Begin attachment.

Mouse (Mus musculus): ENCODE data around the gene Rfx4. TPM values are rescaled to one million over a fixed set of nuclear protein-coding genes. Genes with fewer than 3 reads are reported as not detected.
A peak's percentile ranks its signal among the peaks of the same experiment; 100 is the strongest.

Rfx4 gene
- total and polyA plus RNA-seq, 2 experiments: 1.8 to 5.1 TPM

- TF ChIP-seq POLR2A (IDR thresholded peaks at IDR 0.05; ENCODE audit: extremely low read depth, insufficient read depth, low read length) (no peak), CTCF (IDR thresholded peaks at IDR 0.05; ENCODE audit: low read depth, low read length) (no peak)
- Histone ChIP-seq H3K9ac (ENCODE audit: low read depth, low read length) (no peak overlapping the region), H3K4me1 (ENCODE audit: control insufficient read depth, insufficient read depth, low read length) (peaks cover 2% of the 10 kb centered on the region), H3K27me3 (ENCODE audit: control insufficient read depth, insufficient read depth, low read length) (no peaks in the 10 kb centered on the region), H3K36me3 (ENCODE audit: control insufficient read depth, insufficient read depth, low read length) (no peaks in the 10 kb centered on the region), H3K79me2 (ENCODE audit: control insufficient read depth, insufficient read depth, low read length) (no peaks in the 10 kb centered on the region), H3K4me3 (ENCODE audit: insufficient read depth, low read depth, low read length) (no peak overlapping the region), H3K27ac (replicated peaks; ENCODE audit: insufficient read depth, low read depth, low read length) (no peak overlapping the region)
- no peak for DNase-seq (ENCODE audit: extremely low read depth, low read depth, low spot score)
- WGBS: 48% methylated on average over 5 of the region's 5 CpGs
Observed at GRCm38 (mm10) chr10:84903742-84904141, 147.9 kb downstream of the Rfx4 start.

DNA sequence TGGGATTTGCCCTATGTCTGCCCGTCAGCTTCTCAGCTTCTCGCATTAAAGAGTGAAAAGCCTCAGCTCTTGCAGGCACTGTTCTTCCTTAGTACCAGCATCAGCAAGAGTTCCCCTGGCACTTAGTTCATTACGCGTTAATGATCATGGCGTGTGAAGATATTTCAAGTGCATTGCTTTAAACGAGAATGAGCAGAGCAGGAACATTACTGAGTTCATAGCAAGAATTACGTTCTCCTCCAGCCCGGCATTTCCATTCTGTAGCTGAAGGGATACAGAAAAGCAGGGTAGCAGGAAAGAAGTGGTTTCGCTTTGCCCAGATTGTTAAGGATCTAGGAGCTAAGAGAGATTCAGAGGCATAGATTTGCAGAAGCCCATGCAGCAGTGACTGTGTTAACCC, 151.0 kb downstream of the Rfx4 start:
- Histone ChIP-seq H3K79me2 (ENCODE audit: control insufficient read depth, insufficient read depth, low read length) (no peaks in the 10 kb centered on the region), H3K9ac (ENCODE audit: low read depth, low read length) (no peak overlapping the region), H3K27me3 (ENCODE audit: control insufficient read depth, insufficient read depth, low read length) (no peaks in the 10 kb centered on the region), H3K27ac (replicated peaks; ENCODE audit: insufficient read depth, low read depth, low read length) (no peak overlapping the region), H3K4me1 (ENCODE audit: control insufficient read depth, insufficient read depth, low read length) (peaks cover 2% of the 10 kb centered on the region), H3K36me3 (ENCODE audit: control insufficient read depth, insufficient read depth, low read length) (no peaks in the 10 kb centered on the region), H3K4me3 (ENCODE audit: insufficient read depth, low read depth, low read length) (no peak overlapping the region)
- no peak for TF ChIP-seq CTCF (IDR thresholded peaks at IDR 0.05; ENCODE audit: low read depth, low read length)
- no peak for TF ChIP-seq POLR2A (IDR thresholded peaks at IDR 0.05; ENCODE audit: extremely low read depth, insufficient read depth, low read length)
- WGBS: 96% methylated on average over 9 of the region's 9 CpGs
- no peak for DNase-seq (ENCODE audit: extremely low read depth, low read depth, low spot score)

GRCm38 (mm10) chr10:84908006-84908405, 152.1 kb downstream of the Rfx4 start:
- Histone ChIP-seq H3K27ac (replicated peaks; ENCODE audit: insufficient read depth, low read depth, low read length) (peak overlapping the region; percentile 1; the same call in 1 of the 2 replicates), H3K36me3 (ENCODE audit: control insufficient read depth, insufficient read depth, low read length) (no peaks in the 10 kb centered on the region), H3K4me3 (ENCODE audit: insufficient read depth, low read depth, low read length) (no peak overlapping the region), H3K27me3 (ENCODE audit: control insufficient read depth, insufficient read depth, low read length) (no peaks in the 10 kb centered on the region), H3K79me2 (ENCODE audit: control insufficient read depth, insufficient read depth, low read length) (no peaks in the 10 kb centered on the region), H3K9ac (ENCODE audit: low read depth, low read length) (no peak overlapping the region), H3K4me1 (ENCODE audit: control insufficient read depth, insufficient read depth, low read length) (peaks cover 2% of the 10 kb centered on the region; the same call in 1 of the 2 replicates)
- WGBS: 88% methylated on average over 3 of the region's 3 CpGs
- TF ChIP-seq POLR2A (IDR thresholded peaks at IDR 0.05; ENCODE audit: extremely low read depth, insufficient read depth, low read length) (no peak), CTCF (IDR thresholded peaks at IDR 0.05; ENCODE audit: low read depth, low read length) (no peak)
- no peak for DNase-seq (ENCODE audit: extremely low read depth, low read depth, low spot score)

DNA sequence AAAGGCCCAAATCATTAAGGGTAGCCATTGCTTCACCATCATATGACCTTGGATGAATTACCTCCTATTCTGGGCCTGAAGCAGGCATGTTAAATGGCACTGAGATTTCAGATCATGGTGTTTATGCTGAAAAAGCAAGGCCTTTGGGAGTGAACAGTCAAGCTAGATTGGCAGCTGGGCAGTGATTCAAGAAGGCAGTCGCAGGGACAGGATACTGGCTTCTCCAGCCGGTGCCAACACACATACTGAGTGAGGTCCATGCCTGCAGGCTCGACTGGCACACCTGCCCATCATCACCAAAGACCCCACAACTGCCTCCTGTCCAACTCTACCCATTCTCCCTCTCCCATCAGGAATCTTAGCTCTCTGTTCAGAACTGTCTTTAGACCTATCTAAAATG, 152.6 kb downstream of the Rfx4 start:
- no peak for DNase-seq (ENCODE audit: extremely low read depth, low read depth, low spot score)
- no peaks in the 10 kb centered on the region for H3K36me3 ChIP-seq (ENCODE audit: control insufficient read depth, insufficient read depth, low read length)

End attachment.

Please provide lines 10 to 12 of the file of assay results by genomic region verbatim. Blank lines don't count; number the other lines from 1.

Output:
DNA sequence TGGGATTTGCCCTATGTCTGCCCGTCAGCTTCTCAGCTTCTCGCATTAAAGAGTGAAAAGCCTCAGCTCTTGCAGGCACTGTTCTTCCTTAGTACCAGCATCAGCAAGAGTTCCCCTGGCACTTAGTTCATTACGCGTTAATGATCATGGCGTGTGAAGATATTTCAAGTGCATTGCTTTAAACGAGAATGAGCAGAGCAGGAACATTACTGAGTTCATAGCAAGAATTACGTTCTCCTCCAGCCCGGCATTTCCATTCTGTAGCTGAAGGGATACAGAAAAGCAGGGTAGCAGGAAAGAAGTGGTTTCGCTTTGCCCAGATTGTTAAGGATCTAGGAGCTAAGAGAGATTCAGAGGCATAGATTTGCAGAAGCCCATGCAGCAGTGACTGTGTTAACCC, 151.0 kb downstream of the Rfx4 start:
- Histone ChIP-seq H3K79me2 (ENCODE audit: control insufficient read depth, insufficient read depth, low read length) (no peaks in the 10 kb centered on the region), H3K9ac (ENCODE audit: low read depth, low read length) (no peak overlapping the region), H3K27me3 (ENCODE audit: control insufficient read depth, insufficient read depth, low read length) (no peaks in the 10 kb centered on the region), H3K27ac (replicated peaks; ENCODE audit: insufficient read depth, low read depth, low read length) (no peak overlapping the region), H3K4me1 (ENCODE audit: control insufficient read depth, insufficient read depth, low read length) (peaks cover 2% of the 10 kb centered on the region), H3K36me3 (ENCODE audit: control insufficient read depth, insufficient read depth, low read length) (no peaks in the 10 kb centered on the region), H3K4me3 (ENCODE audit: insufficient read depth, low read depth, low read length) (no peak overlapping the region)
- no peak for TF ChIP-seq CTCF (IDR thresholded peaks at IDR 0.05; ENCODE audit: low read depth, low read length)